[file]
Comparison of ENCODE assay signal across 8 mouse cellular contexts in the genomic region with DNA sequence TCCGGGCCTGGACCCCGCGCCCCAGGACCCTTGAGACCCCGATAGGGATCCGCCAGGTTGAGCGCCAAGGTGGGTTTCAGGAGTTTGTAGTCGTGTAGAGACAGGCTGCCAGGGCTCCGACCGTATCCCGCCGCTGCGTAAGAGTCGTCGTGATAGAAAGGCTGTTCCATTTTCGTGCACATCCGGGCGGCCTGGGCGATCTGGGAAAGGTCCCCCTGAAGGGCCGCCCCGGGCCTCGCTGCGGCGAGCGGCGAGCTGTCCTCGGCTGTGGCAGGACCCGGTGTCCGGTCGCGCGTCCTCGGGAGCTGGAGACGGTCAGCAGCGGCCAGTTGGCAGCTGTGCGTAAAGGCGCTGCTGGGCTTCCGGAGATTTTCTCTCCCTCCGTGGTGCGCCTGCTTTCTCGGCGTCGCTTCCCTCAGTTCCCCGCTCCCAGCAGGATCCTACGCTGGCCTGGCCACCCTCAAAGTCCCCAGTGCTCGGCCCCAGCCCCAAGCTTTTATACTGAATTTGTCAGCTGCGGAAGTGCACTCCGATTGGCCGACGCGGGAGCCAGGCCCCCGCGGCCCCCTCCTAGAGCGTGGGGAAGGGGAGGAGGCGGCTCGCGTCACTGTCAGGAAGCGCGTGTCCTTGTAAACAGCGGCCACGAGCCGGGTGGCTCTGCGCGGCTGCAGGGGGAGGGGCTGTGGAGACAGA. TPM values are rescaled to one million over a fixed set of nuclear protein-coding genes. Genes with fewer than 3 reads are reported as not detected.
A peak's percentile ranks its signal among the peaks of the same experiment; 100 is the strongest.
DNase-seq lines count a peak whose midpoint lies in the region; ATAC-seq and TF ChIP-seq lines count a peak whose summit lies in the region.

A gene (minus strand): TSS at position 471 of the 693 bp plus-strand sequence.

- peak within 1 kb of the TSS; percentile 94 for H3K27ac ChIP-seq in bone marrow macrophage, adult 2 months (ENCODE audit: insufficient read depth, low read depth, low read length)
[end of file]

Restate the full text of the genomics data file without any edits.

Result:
Comparison of ENCODE assay signal across 8 mouse cellular contexts in the genomic region with DNA sequence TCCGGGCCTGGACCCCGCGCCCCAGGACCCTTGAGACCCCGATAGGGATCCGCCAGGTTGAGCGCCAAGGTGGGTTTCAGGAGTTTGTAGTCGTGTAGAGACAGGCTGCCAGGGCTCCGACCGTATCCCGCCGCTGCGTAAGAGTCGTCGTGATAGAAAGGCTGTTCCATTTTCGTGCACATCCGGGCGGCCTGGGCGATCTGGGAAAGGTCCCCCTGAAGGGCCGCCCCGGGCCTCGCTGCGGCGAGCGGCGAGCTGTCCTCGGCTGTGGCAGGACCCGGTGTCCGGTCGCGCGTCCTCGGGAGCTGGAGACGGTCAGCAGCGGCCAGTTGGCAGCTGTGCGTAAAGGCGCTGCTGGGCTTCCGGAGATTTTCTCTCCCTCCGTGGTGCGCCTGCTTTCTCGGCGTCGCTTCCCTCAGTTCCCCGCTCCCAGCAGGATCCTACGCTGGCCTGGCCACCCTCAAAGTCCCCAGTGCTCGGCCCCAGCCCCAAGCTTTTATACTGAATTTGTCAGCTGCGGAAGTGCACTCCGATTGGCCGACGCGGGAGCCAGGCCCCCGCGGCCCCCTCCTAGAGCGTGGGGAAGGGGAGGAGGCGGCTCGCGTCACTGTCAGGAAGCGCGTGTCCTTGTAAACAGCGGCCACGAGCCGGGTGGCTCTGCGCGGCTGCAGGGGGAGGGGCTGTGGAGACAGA. TPM values are rescaled to one million over a fixed set of nuclear protein-coding genes. Genes with fewer than 3 reads are reported as not detected.
A peak's percentile ranks its signal among the peaks of the same experiment; 100 is the strongest.
DNase-seq lines count a peak whose midpoint lies in the region; ATAC-seq and TF ChIP-seq lines count a peak whose summit lies in the region.

A gene (minus strand): TSS at position 471 of the 693 bp plus-strand sequence.

- peak within 1 kb of the TSS; percentile 94 for H3K27ac ChIP-seq in bone marrow macrophage, adult 2 months (ENCODE audit: insufficient read depth, low read depth, low read length)